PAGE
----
Water has a high boiling point because its molecules are bound together by hydrogen bonding, which is a very strong intermolecular force. It takes more kinetic energy, or a higher temperature, to break the hydrogen bonding between water molecules, thus allowing them to escape as steam.
Boiling of a liquid involves increasing the kinetic energy of the molecules by increasing the temperature of the liquid. As the molecules gain more kinetic energy, they are able to escape the intermolecular forces that hold them together as a liquid and become gaseous molecules. The amount of kinetic energy required to break the intermolecular forces increases with the strength of the intermolecular force involved. Stronger intermolecular forces require more energy to disrupt, thus resulting in a higher boiling point for that substance.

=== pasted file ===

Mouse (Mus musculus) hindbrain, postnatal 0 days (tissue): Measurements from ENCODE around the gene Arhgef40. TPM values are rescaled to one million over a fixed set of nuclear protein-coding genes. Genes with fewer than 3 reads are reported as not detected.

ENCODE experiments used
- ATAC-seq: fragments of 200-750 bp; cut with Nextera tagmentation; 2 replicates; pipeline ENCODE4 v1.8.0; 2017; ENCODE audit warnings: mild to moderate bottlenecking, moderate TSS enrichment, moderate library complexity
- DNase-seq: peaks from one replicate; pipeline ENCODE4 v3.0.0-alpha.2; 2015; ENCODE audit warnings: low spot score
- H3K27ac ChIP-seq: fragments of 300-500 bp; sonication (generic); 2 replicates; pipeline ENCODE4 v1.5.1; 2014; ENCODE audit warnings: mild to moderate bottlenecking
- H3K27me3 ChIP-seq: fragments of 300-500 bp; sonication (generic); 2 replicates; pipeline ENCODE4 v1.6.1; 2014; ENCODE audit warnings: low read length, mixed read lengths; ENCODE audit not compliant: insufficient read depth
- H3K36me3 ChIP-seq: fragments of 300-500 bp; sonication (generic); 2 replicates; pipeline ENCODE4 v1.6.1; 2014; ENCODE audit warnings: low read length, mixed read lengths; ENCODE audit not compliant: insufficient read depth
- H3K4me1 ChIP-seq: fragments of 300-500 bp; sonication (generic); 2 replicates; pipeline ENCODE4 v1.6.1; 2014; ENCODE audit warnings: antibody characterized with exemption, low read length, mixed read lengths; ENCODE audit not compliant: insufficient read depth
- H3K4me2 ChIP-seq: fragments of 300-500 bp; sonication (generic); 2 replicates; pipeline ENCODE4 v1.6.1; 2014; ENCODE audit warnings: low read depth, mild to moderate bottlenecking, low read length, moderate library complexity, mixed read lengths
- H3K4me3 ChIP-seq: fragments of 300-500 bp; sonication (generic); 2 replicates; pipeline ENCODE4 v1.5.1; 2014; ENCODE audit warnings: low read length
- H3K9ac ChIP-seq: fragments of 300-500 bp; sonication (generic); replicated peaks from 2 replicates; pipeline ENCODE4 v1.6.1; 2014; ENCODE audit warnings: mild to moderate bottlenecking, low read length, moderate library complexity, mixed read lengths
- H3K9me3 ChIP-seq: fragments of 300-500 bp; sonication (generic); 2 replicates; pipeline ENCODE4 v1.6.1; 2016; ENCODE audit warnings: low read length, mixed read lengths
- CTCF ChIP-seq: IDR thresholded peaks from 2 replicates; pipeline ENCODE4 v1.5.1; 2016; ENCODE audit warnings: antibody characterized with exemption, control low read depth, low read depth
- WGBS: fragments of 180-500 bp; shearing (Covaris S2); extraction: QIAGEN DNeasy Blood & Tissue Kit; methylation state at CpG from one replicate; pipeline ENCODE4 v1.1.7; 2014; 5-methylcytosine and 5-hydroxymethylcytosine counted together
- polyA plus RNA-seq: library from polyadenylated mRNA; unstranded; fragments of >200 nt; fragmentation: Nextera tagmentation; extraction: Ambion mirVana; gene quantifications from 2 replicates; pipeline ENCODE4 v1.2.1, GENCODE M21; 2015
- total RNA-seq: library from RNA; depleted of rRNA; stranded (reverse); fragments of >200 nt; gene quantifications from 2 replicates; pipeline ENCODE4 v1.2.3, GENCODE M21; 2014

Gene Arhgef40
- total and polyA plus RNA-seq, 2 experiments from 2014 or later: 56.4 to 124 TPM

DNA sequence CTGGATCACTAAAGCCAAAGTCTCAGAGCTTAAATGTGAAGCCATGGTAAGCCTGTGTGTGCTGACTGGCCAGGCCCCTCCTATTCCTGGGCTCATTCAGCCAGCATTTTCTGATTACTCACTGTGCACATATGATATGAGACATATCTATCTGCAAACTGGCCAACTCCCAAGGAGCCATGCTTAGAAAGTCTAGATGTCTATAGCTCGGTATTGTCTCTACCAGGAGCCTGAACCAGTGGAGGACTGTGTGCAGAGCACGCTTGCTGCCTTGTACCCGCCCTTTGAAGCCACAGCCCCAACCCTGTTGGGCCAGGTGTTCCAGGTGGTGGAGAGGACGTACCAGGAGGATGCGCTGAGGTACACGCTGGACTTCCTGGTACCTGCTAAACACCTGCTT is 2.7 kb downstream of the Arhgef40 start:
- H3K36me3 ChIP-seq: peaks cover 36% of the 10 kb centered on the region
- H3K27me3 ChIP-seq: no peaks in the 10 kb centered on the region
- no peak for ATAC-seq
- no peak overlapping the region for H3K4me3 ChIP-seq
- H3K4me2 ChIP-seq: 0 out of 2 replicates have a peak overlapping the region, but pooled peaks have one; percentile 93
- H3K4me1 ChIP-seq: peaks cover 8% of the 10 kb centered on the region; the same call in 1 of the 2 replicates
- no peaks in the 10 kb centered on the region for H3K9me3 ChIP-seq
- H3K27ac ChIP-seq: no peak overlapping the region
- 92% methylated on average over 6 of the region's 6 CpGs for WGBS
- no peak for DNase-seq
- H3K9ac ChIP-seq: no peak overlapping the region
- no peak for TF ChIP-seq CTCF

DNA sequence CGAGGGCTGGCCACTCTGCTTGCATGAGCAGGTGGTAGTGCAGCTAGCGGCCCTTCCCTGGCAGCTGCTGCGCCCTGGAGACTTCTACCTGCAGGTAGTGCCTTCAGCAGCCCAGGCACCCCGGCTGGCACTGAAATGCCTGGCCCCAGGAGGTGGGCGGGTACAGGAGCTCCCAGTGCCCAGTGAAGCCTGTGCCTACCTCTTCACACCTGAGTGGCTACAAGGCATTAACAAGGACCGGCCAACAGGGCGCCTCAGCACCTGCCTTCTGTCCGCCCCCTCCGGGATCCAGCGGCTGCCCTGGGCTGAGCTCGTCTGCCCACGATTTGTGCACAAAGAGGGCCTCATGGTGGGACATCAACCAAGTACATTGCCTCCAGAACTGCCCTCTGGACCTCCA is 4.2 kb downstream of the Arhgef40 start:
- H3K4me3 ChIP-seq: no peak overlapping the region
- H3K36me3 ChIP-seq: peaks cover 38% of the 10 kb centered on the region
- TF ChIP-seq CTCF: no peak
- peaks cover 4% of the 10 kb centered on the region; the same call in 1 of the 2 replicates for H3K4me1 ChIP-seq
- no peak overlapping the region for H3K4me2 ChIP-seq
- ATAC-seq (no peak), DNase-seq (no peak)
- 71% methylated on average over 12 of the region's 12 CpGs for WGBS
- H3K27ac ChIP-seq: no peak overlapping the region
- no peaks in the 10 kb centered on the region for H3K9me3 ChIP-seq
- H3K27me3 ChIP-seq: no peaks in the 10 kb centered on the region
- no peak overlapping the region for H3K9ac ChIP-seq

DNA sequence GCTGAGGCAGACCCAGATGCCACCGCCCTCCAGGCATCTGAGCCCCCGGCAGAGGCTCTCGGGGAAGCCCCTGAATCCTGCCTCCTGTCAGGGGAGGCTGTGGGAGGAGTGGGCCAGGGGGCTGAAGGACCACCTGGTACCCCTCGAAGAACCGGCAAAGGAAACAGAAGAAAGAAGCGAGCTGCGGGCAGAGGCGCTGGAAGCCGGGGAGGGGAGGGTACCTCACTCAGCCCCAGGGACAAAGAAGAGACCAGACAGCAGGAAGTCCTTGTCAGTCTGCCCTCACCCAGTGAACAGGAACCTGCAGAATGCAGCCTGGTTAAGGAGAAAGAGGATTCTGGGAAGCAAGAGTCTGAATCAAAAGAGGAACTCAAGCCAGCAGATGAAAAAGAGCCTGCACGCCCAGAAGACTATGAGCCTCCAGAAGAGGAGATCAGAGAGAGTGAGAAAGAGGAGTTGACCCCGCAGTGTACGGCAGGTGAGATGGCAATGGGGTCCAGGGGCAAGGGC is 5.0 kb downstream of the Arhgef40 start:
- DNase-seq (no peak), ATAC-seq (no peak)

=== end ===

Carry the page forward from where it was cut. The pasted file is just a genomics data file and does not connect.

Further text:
Water molecules are held together by hydrogen bonding, which is a very strong intermolecular force. Each water molecule is polar because the oxygen has a partial negative charge, while the hydrogen atoms have a partial positive charge. The partial negative charge of one water molecule exerts a strong attractive force over the partial positive charge of a different water molecule. In order to boil water, the molecules have to be supplied with a sufficient amount of kinetic energy to escape the strong hydrogen bonding between molecules. The temperature must be increased in order to increase the kinetic energy of the molecules. The presence of the hydrogen bonds thus elevates the boiling point of water.